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“And with many other words did he testify and exhort, saying, Save yourselves from this untoward generation.” Acts 2:40

The Palmer Road church of Christ, Westland, Mi.                                                  January 25, 2015

Jump Start # 1257

Psalms 13:6 "I will sing to the Lord, because He has dealt bountifully with me."


Our verse today is common in the book of Psalms. Singing joyfully to the Lord expresses appreciation, love and thankfulness. We have grown up with music. Over the weekend I was watching my wife, who is very gifted musically, singing to our 6 month old grand daughter. The little one has heard her grandma singing and singing these songs to her. She recognizes them and just explodes with a huge smile and kicking her legs. Our movies are filled with music. Every college and branch of the military has their own songs. Loyal fans get fired up when they hear their songs being played. Major companies have songs that are recognized in commercials. Peyton Manning hums the Nationwide Insurance song in one commercial. So many of us learned our ABC's, the books of the Bible and other fundamental things through songs.

All of this lead to a thought I had the other day about Adam. How did Adam know music? How did he know how to sing? We have lullabies, fight songs, pop songs, school songs, patriot songs, hymns and even those we designate as fitting weddings and funerals. Shows like American Idol and the Voice have promoted singing. It's hard to imagine a world without music. We have songs on our computers, Ipads, Iphones, car radios and in nearly every room of our homes. But for Adam, how did he know music? He didn't have a grandma singing him "Six little ducks," as my wife does with our granddaughter. Did the birds teach him how to make music? Did God sing to Adam? Is it something inherit in our DNA? Not sure if we can ever know the answer to those questions. It isn't too many pages after Adam that we read of singing in the Bible.

Our passage today show a connection to how we feel and how we express those feelings. The Psalmist realized that God had dealt bountifully with him. He understood that. God was in his life. God had blessed him. God had been a shelter and help to him. He was thankful. He was loved and He loved the Lord. His response was to sing. I will sing to the Lord, is what the passage says.

This tells us that God would hear the song. Why sing to the Lord if the Lord would never hear it? Not only would the Lord hear it, but it would be received as a "Thank you" card. When someone has gone out of their way for you, when you have received a gift, the right thing to do is to thank them. We remember the time when Jesus healed the ten lepers. Only one, a Samaritan, returned and thanked the Lord. Were the other nine not thankful? Did they think, "Great, now we're healed. We have to go home and go back to work." Absolutely not. They were blessed and glad to be blessed. They wanted mercy. They cried out for it. The Lord granted what they wanted. They simply never expressed it. Too often we can say to ourselves, "They know." Maybe. Still, we need to say it. Be thankful in all things is what the Thessalonians were told.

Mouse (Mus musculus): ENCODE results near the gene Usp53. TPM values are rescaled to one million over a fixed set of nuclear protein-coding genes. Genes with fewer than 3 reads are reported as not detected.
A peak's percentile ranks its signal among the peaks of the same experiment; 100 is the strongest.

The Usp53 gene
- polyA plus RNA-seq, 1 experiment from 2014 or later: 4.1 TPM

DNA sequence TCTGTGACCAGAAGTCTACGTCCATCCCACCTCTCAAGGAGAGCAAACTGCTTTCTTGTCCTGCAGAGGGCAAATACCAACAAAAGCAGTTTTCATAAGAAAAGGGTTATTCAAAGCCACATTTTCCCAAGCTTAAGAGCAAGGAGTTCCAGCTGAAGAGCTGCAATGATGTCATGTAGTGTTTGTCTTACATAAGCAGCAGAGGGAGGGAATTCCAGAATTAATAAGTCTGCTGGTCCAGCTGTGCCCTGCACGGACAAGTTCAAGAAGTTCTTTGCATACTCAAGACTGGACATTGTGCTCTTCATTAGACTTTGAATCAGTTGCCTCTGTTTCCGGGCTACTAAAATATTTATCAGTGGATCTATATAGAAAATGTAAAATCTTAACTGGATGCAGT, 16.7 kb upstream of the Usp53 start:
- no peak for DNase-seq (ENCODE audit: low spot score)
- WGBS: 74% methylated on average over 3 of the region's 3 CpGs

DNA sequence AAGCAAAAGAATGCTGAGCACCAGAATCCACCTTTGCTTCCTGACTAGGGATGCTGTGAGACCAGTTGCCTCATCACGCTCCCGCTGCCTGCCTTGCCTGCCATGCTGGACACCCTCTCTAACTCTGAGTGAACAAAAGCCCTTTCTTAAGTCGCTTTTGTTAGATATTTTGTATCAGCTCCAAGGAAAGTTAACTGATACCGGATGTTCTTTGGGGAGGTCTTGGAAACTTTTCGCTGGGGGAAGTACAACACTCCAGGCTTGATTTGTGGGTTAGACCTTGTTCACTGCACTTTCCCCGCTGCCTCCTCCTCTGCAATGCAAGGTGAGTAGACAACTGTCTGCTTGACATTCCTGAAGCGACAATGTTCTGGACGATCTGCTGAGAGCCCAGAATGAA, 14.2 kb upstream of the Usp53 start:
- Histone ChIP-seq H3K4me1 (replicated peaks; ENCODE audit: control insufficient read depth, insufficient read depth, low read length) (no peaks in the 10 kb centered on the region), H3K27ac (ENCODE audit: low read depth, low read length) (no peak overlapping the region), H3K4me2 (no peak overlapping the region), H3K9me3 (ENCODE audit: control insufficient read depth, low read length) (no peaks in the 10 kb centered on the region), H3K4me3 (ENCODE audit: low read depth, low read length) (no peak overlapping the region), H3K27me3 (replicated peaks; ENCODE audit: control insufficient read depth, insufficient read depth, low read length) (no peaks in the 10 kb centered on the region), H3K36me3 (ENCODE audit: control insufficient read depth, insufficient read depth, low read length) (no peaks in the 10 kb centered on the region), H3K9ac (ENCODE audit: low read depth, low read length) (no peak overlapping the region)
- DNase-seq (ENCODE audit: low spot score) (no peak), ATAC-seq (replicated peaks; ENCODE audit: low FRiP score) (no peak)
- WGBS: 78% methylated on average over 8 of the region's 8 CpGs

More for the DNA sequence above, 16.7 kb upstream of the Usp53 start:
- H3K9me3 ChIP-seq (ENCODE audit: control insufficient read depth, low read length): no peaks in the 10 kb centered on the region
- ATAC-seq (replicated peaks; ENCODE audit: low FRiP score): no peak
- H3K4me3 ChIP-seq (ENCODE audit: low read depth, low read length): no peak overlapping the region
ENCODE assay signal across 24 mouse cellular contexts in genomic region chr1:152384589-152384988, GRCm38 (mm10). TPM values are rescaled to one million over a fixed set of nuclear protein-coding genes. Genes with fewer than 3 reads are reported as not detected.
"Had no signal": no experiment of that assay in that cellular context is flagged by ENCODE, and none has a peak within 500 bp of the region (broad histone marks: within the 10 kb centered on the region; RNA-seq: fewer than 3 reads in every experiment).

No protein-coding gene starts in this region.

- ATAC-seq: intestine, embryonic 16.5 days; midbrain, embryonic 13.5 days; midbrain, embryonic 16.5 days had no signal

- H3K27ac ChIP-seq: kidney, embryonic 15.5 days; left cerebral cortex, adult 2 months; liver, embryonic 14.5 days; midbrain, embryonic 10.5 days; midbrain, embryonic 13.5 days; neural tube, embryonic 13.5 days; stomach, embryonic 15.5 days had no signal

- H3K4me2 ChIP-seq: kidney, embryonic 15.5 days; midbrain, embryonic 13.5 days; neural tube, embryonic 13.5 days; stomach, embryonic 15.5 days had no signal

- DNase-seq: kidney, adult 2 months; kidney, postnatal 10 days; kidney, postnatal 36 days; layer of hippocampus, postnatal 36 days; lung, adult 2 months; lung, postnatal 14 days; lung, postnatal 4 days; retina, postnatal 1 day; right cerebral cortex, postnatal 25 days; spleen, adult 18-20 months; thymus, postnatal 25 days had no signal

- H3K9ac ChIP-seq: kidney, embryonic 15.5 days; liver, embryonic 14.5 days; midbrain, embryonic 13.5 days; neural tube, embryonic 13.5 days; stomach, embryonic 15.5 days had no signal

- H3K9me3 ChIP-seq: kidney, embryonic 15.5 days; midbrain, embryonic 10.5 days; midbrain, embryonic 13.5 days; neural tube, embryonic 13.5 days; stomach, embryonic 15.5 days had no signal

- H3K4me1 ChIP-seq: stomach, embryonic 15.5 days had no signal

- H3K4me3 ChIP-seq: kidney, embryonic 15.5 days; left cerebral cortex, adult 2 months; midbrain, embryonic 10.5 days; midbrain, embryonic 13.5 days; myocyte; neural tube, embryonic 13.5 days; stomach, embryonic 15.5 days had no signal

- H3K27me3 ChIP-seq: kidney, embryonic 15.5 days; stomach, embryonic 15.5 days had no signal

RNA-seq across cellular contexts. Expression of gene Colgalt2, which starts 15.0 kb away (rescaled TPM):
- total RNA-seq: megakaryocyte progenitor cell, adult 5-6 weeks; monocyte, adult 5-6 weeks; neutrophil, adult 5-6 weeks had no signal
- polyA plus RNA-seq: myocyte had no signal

Our passage illustrates one of the ways a person expresses those heartfelt feelings. Sing. Sing to the Lord. Sing as worship. I've noticed something about singing. There seems to be two categories and most fall into one or the other. Some can sing. They understand singing and they like to sing. Others can't sing very well. They know that. They don't like others to hear them sing. In our house we have both categories well represented. My wife knows music and sings beautifully. I don't know music and I don't sing very well. Still, I sing. I sing because it's not what is coming from the mouth but what is coming from the heart that matters.

Do you have a favorite hymn? Do you have a hymn that takes you back to the day you were baptized or to a funeral of a parent or grandparent? Singing will do that. We don't remember prayers. We don't remember sermons. But songs stay with us. They get in our head and the next think you know, we are singing or humming that song all day long. Spiritual songs, especially, have a way of picking up our spirits. They have a way of bringing in sunshine on a dark and dreary mood. This is the value of music.

I have also seen that not every one can preach. Not everyone can teach. Not everyone can put the words together to make sense to others. Not everyone can write. Not everyone can draw. But just about all of us can sing, even those that can't carry a tune can sing. Singing is something that you don't have to have others around to do. Try preaching when there is no one else to hear you. Not very effective. It doesn't take books, special equipment to sing. Just get a song in your head and off you go. Little children can sing. Senior citizens can sing. There is something magical and special about singing.

So give it a try today. Get a good song in your head and heart. Sing to the Lord. You'll notice, your day turns out a bit better when you have been singing to the Lord. You'll notice things don't get under you skin quite as much when you are singing to the Lord. Others will see that you are cheerful today. They won't know why, but you do. While they are grumbling because it's a Monday and they are back to work after a holiday, you're bouncing around in a good mood. Why? You've been singing to the Lord. Something else will happen when you do this. You'll tend to be more thankful when you are singing to the Lord. Your eyes are opened wider to what the Lord has done for you.

Sing to the Lord...what a great way to tackle a day!

Roger Shouse

Just a note of reminder, we have monthly sings and potluck each month at a members home. Check the list on the board to find out where it will be each month. All are invited to come and join us as we sing to the Lord. (Joe)